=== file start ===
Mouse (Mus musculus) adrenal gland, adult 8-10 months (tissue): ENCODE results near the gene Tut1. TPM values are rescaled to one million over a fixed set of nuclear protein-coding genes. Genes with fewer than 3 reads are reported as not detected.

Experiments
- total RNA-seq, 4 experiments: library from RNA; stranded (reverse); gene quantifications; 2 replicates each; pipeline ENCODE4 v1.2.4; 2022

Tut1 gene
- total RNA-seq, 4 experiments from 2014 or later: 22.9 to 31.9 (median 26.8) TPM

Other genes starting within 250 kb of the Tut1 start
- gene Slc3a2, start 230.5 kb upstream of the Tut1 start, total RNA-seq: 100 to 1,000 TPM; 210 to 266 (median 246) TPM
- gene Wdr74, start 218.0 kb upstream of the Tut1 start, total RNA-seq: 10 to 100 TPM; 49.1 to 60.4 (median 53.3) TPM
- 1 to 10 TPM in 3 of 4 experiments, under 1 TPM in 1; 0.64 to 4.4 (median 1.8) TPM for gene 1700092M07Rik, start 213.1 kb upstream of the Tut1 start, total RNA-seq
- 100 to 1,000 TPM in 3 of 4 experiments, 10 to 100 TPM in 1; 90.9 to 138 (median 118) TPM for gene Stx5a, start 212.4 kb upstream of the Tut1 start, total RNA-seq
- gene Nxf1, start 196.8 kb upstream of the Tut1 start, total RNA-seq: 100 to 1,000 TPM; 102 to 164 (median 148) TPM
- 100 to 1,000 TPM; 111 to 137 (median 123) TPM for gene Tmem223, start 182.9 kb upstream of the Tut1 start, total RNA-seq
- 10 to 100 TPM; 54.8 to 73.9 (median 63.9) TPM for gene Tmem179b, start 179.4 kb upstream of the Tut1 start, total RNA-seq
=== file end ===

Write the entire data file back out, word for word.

Mouse (Mus musculus) adrenal gland, adult 8-10 months (tissue): ENCODE results near the gene Tut1. TPM values are rescaled to one million over a fixed set of nuclear protein-coding genes. Genes with fewer than 3 reads are reported as not detected.

Experiments
- total RNA-seq, 4 experiments: library from RNA; stranded (reverse); gene quantifications; 2 replicates each; pipeline ENCODE4 v1.2.4; 2022

Tut1 gene
- total RNA-seq, 4 experiments from 2014 or later: 22.9 to 31.9 (median 26.8) TPM

Other genes starting within 250 kb of the Tut1 start
- gene Slc3a2, start 230.5 kb upstream of the Tut1 start, total RNA-seq: 100 to 1,000 TPM; 210 to 266 (median 246) TPM
- gene Wdr74, start 218.0 kb upstream of the Tut1 start, total RNA-seq: 10 to 100 TPM; 49.1 to 60.4 (median 53.3) TPM
- 1 to 10 TPM in 3 of 4 experiments, under 1 TPM in 1; 0.64 to 4.4 (median 1.8) TPM for gene 1700092M07Rik, start 213.1 kb upstream of the Tut1 start, total RNA-seq
- 100 to 1,000 TPM in 3 of 4 experiments, 10 to 100 TPM in 1; 90.9 to 138 (median 118) TPM for gene Stx5a, start 212.4 kb upstream of the Tut1 start, total RNA-seq
- gene Nxf1, start 196.8 kb upstream of the Tut1 start, total RNA-seq: 100 to 1,000 TPM; 102 to 164 (median 148) TPM
- 100 to 1,000 TPM; 111 to 137 (median 123) TPM for gene Tmem223, start 182.9 kb upstream of the Tut1 start, total RNA-seq
- 10 to 100 TPM; 54.8 to 73.9 (median 63.9) TPM for gene Tmem179b, start 179.4 kb upstream of the Tut1 start, total RNA-seq